What is it about?

On the large scales of the universe, galaxies are distributed along a sort of giant cosmic web, which arises from an initially homogeneous universe just by the force of gravity. The dark matter, which is actually more abundant than the visible matter in galaxies, follows the same pattern. The cosmic web is actually a self-similar structure, with fractal geometry. Gravity may seem a simple force, but it acts at every scale and induces a sort of turbulent dynamics.

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Why is it important?

There are several theories of the large scale structure of the universe, partially successful but difficult to reconcile. This is a serious attempt to formulate these theories within the same framework, namely, the fractal geometry and turbulent dynamics of the cosmic web. The attempt is successful, insofar as modern galaxy data and results from cosmological N-body simulations agree with a (multi) fractal model consistent with the laws of gravity. The study of the fractal geometry and turbulent dynamics of the cosmic web will surely help to unveil the dark matter mysteries.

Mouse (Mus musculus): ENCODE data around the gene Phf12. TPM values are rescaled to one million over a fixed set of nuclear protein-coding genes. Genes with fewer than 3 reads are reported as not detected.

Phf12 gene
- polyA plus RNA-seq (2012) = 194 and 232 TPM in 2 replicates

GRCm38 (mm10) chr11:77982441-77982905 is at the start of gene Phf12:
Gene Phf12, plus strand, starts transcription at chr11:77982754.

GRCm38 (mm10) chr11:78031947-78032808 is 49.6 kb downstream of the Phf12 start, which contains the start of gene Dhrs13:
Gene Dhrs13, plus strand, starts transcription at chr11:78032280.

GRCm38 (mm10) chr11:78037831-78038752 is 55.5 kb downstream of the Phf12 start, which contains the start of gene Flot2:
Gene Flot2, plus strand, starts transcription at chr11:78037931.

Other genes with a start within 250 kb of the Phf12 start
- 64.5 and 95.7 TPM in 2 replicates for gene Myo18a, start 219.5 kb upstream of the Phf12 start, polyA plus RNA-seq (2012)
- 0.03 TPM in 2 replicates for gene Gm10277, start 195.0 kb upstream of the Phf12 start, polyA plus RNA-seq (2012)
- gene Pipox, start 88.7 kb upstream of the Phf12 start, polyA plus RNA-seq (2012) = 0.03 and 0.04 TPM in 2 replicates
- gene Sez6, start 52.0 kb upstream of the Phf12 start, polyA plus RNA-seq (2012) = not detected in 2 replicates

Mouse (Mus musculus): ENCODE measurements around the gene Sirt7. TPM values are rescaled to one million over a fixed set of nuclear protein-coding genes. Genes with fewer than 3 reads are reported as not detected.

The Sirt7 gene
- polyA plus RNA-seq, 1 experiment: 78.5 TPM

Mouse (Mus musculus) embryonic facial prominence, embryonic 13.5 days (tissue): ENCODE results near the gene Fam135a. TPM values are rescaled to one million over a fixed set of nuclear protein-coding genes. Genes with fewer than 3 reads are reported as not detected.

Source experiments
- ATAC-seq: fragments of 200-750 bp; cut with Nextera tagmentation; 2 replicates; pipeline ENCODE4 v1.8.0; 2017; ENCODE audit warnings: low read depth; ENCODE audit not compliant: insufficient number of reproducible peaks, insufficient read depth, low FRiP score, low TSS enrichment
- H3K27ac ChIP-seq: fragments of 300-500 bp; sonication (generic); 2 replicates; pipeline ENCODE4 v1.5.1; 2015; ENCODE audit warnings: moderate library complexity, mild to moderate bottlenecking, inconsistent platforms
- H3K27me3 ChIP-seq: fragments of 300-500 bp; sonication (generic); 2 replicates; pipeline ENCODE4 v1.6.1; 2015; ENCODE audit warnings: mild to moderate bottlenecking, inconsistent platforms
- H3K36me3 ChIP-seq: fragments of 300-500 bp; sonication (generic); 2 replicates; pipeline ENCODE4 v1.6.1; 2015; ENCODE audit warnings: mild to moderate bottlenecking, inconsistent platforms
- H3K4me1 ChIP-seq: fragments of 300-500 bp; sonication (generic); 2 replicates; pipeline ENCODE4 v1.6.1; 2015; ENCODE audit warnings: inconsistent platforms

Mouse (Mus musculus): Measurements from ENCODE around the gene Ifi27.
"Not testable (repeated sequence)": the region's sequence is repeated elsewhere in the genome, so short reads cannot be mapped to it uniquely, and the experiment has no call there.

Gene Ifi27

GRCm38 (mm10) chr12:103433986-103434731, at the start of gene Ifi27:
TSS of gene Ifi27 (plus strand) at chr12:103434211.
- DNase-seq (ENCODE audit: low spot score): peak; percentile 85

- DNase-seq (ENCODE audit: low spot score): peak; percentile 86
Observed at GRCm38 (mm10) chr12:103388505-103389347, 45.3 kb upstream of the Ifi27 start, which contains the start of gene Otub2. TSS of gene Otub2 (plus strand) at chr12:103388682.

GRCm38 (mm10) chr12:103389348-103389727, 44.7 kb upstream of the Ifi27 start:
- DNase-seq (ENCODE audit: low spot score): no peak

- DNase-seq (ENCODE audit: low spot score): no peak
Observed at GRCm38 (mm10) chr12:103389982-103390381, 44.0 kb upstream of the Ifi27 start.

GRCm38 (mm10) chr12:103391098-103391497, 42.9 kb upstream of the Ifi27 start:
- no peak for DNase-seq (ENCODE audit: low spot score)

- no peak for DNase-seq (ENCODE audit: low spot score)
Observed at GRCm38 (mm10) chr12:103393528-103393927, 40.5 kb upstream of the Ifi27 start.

This article reviews the long-standing problem of the large-scale structure of the universe, which has given rise to a heated controversy ("the fractal debate"). I have been involved in it to some extent and I am happy to conclude that we have a good unified theory on which everybody can rely. The problem is nonetheless difficult, similar to but more difficult than the problem of fluid turbulence.

Dr. Jose Gaite
Universidad Politecnica de Madrid

Read the Original

This page is a summary of: The Fractal Geometry of the Cosmic Web and Its Formation, Advances in Astronomy, May 2019, Hindawi Publishing Corporation,
DOI: 10.1155/2019/6587138.
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